^{1}

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In this paper, we show that if an injective map on symmetric matrices S_{n}(**C**) satisfies then for all , where f is an injective homomorphism on **C**, S is a complex orthogonal matrix and A_{f} is the image of A under f applied entrywise.

It is an interesting problem to study the interrelation between the multiplicative and the additive structure of a ring or an algebra. Matindale in [

Let be two rings and let be a map. Recall that is called a Jordan homomorphism if

for all. There are two basic forms of Jordan multiplicative maps, namely1) (Jordan semi-triple multiplicative map) for all2)

(Jordan multiplicative map) for all. It is clear that, if is unital and additive, then these two forms of Jordan multiplicative maps are equivalent. But in general, for a unital map, we do not know whether they are still equivalent without the additivity assumption.

The question of when a Jordan multiplicative map is additive was investigated by several authors. Letbe a bijective map on a standard operator algebra. Molnár showed in [

then is additive. Later, Molnár in [

and, respectively, and proved that such is also additive. Thus, the Jordan multiplicative structure also determines the Jordan ring structure of the standard operator algebras. Later, in [

Let us recall and fix some notations in this paper. Recall that is called an idempotent if. We define the orderbetween idempotents as follows: if and only if for any idempotents,. For any, let be the matrix with 1 in the position and zeros elsewhere, and be the unit of.

In this section, we study injective Jordan semi-triple multiplicative maps on, the following is the main result.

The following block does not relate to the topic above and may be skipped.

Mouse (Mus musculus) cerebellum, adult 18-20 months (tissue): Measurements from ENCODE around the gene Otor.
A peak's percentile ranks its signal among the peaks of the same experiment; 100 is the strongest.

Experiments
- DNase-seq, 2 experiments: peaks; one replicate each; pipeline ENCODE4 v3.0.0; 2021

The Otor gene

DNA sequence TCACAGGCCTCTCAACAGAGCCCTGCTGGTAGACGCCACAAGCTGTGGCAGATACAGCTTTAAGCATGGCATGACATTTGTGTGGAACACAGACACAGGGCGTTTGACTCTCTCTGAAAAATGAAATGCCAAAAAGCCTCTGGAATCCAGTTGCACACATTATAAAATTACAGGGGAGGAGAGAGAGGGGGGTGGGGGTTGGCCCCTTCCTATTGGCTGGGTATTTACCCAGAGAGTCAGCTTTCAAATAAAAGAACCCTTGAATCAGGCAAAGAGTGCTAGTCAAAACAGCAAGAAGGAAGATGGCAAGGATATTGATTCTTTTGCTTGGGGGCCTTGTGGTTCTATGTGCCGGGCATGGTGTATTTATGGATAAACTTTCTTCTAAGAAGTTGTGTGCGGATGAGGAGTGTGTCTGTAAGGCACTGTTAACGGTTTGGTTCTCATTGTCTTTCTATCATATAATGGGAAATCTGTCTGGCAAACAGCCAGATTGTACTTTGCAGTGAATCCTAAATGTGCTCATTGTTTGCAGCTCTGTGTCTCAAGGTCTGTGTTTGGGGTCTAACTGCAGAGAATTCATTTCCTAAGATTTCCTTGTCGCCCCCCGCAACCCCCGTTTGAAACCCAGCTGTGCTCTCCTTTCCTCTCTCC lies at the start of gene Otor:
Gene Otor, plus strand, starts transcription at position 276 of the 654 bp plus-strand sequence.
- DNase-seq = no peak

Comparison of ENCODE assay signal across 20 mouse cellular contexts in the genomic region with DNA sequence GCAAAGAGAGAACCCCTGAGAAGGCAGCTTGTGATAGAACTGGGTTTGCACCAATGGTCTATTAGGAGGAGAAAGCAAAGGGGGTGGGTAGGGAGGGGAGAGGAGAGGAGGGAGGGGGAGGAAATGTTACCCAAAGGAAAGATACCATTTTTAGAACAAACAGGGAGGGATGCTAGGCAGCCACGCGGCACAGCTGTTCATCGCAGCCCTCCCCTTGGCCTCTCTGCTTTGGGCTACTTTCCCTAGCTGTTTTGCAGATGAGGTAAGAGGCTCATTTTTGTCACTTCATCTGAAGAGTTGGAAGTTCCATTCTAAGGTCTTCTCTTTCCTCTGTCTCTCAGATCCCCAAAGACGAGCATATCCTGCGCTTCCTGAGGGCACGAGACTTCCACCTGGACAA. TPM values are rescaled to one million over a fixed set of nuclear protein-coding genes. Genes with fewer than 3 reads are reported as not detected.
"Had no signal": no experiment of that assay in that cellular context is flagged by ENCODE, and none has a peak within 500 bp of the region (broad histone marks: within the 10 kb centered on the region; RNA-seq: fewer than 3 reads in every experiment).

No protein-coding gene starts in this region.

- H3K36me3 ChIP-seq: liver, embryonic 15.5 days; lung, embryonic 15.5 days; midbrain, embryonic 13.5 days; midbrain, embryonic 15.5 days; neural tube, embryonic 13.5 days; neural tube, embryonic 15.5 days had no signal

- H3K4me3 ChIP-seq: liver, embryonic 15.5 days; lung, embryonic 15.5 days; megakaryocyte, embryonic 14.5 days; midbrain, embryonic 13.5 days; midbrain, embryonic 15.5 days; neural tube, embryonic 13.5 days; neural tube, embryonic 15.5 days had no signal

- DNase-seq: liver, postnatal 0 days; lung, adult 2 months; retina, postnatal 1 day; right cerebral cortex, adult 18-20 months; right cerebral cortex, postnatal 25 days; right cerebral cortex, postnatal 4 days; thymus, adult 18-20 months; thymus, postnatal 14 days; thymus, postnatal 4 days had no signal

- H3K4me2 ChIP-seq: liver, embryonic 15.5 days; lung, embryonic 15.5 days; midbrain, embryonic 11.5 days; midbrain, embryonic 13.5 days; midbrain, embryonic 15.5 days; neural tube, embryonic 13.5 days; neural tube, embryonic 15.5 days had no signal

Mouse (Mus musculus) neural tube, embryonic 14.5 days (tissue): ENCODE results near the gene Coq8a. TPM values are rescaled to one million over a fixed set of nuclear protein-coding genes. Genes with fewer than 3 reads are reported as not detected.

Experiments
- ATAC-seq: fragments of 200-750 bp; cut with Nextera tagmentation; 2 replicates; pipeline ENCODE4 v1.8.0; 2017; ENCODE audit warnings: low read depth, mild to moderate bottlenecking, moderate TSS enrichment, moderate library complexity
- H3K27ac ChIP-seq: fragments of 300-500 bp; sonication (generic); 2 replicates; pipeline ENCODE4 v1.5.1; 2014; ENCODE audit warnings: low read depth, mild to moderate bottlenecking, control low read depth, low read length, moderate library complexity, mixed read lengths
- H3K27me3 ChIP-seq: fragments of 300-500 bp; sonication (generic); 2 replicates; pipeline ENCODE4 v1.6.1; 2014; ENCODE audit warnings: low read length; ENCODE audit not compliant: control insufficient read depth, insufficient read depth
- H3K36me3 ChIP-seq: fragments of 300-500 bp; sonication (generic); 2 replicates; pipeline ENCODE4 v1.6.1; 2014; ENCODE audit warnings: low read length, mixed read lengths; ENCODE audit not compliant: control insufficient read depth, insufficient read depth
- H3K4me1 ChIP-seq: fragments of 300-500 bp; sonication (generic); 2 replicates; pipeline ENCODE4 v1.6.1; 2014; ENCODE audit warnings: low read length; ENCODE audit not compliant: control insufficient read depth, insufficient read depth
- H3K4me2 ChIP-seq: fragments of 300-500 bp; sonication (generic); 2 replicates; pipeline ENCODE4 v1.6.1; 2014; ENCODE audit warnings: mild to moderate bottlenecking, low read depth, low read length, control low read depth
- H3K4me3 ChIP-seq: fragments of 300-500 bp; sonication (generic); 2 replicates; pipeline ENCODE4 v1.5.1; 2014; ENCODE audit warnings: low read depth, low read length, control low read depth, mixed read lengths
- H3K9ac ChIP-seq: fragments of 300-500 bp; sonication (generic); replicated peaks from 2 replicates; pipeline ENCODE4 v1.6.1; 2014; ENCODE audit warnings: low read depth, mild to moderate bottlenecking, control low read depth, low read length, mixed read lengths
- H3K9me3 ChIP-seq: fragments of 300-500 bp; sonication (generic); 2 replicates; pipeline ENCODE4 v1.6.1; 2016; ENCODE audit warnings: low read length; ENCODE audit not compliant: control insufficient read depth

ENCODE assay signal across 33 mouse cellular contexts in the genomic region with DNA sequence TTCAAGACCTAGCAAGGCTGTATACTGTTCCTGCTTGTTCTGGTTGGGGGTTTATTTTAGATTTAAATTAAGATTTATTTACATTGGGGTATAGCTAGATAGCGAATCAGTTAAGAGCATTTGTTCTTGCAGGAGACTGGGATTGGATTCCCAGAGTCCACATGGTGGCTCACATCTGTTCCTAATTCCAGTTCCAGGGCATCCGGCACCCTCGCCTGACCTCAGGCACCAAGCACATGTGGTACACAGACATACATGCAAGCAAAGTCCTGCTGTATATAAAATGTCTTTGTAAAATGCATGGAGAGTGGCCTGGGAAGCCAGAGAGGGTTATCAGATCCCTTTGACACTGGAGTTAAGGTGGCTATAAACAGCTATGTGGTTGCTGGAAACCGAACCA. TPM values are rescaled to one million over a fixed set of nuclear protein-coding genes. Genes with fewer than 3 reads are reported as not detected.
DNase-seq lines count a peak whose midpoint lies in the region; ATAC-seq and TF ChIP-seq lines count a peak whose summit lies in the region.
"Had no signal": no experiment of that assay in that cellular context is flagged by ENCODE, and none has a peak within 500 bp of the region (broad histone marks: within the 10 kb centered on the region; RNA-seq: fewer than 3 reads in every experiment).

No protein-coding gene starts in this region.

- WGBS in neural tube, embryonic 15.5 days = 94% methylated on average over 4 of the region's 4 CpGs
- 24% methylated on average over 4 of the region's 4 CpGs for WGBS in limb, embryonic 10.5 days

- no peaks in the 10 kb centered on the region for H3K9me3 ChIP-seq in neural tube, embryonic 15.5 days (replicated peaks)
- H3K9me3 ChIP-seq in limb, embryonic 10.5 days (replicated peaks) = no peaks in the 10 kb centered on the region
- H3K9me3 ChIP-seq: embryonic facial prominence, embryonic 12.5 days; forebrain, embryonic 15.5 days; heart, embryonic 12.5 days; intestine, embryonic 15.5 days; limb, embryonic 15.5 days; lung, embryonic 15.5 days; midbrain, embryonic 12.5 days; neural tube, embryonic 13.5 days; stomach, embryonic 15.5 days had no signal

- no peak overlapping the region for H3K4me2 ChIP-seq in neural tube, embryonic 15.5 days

Theorem 2.1. An injective map

is a Jordan semi-triple multiplicative map, that is

if and only if there is an injective homomorphism of and a complex orthogonal matrix such that

for all.

Firstly, we give some properties of injective Jordan semi-triple multiplicative maps on.

Lemma 2.2. Let be an injective Jordan semi-triple multiplicative map. Then sends idempotents to tripotents and moreover1) is an idempotent and

for all, in particular

2) commutes with for every;

3) is an idempotent for each idempotent;

4) A map defined by

for all, is a Jordan semi-triple multiplicative map, which is injective if and only if is injective.

For defined in Lemma 2.2, we can see that

and for any idempotents

. Therefore, we have Corollary 2.3. Let and

be an injective Jordan semi-triple multiplicative map. Then. In the case, for each idempotent the rank of is equal to the rank of. In particular,

and

Now we give proof of Theorem 2.1. The main idea is to use the induction on, the dimension of the matrix algebra, after proving the result for matrices.

Proof of Theorem 2.1. In order to prove Theorem 2.1, it suffices to characterize. Note if

then

that is is invertible and

By Lemma 2.1, commutes with for all. It follows that commutes with for all. Therefore, if, must be a scalar matrix. As and hencehas the desired form.

Therefore, we mainly characterize. The proofs are given in two steps.

Step 1. The proof for.

The matrix is an idempotent of rank one. By Corollary 2.3, is a rank one idempotent. It is well known that every idempotent matrix in can be diagonalizable by complex orthogonal matrix. Thus, there exists a orthogonal matrix such that

Without loss of generality, we may assume that

By Corollary 2.3 and from the following fact

and

we conclude that

or

Let, by replacing with if necessary, we may assume that

.

For, since is a rank one idempotent and satisfying and

we have. Now for any

let. Then